Western Digital Uses RFID Seals to Streamline Customs

By Mary Catherine O'Connor

The manufacturer’s hard drives are moving through government inspections more quickly and efficiently thanks to an RFID-based security and verification system.

In Thailand, computer component manufacturer Western Digital is enjoying faster customs clearance for the goods it ships from manufacturing facilities in Thailand to points in the United States, thanks to RFID-based electronic seals designed to secure and verify the contents of containers moving through Thai Customs' entry and exit portals.

This RFID deployment—part of the Secure Free Zone Project, run by Thailand's Customs Department—is designed to stimulate economic growth and development in Thailand by offering tax and duty discounts and benefits to manufacturers with operations in the country. To design and deploy the RFID system, Western Digital worked with Thai Customs, as well as the Thailand-based TIFFA EDI Services Co., which is providing electronic data exchange services, and Savi Networks, which is supplying the RFID technology.

The ST-662 Savi E-Seal

During the last five months, Western Digital and Thai Customs have monitored and validated, in near real time, more than 17,000 trips of RFID-sealed truck trailers transporting computer hard drives from manufacturing and distribution facilities through customs inspection points installed in the Nava Nakorn Industrial Estate and the BangPa-In Industrial Estate. These estates are duty-free zones set up to stimulate import-export business in Bangkok.

After Western Digital warehouse personnel load a freight truck with the company's products, an authorized manager validates the contents, closes the trailer door and affixes an ST-662 Savi E-Seal to the freight truck closure right before it departs for one of the two RFID-enabled Customs inspection points. The ST-662 Savi E-Seal combines an E.J. Brooks seal with a Savi 433 MHz active tag compliant with the ISO 18000-7 standard.

As the truck departs the warehouse, a fixed-position Savi ST-652 interrogator, mounted at the exit gate, commissions the tag by encoding it with a shipment ID associated with the shipment order, routing data and other pertinent logistics information in the Savi Site Manager software running at the warehouse. Western Digital then uses TIFFA's Web-based data exchange service to transmit this tag ID and freight data, along with customs declarations documents, to the Thai Customs agents at the Nava Nakorn or BangPa-In checkpoints.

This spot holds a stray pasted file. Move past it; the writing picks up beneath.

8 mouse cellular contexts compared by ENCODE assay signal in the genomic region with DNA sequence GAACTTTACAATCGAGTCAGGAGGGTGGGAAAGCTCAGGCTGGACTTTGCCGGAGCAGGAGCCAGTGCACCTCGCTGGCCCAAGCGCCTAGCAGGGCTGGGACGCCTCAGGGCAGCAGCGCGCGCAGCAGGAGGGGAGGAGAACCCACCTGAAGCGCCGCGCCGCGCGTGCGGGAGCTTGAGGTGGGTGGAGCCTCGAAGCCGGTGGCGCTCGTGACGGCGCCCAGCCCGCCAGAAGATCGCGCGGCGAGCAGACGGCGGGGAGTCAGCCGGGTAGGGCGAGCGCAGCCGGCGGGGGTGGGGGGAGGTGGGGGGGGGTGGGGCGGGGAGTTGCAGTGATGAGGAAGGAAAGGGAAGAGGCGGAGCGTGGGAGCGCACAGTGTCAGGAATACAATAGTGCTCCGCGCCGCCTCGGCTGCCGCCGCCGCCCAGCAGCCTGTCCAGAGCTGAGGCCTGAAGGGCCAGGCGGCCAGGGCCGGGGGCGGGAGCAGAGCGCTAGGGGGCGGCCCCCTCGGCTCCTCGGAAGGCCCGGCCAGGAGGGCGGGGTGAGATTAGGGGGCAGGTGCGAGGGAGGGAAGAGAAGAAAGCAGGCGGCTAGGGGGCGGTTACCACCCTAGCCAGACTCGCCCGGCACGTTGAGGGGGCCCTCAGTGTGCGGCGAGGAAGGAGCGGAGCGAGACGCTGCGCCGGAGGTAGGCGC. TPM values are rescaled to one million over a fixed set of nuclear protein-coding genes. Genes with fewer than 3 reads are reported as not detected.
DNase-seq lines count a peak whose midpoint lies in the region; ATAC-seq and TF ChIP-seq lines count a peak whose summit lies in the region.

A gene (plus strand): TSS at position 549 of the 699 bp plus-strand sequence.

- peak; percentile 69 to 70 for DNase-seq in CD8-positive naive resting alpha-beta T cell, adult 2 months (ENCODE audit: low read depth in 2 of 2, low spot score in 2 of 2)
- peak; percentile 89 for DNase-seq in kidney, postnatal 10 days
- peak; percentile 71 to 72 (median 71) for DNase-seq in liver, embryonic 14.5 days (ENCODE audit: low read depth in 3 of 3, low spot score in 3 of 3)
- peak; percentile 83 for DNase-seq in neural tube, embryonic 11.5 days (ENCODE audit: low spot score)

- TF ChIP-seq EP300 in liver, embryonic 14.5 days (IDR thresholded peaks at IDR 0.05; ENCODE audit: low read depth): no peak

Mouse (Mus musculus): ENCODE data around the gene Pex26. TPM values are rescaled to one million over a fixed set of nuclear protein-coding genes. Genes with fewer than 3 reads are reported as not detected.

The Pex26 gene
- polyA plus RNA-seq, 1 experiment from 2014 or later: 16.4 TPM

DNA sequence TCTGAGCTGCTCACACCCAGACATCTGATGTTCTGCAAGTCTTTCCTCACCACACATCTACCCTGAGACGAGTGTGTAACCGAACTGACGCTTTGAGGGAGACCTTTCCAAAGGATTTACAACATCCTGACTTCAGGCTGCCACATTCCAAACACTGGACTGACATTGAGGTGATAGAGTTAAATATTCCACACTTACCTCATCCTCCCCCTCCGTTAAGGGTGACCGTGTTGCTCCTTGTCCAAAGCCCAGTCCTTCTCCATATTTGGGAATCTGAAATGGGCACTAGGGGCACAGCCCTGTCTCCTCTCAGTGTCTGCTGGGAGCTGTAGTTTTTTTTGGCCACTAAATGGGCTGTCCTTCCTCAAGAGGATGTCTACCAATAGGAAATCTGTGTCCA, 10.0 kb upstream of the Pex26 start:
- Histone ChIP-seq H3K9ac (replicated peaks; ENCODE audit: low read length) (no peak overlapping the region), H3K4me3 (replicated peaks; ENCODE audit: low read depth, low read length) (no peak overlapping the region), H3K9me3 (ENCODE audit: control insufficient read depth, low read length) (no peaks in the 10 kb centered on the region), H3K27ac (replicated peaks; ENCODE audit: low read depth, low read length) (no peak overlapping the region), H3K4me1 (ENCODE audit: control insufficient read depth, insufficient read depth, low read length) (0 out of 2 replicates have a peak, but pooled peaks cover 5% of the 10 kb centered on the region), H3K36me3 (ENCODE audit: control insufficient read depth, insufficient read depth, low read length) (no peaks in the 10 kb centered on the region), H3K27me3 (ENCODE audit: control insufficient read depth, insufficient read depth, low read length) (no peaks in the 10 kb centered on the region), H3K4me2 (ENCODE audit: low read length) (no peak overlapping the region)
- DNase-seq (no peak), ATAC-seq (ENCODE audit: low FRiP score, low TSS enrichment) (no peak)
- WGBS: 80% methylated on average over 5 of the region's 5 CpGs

As the readers encode the tag, they also activate the e-seal, which monitors the integrity of the bolt screwed into the tag to hold it in place on the freight container's door. If someone unscrews this bolt while the e-seal is activated, the tag will transmit an alert the next time it enters an interrogation field. This alert includes a timestamp showing when it detected the break in the electronic seal. To remove the tag without breaking the seal, Western Digital employees can use a handheld reader to transmit a password to the tag and deactivate the e-seal. Employees can then remove the bolt by turning a screw at the base of the seal.

When customs agents receive the e-sealed container, a Savi ST-652 reader installed at the entrance gate reads the tag ID. This calls up the shipment record in the Savi Site Manager software running at the inspection site. If anyone has opened or tampered with the e-seal without first transmitting a valid password to the tag, the customs agents will see a red alert code in the Site Manager record. Furthermore, if the truck is arriving later than scheduled, but the e-seal is still intact, the customs agents will see a yellow alert code, signifying the truck might have made an unscheduled stop. Customs agents who see either code can then divert the container for inspection. On the other hand, if the e-seal is intact and has not been tampered with, the agents can approve the shipment and send confirmation back to Western Digital, using the TIFFA data exchange system.

Previously, customs agents used a completely manual, paper-based system for inspecting shipments. Those steps have since been removed, though agents may still select freight containers for inspection at random.

According to Savi, this container-verification system has reduced by nearly one half the number of steps personnel must take to move shipments through the two customs checkpoints. The company says it has cut labor costs by 25 percent. Before deploying the RFID-based container security and verification system, Western Digital's shipment records were 70 percent accurate; now, they are 100 percent accurate under the new system, indicating all errors were due to manual record-keeping.

In the coming months, Western Digital and Thai Customs plan to extend the e-seal-based inspection process to include checkpoints at Bangkok's Don Muang International Airport. In the future, Western Digital hopes to work with its shippers and other supply chain partners so they can utilize the Savi e-seal and Savi Site Manager software to streamline freight receiving and processing systems, while keeping the containers secure.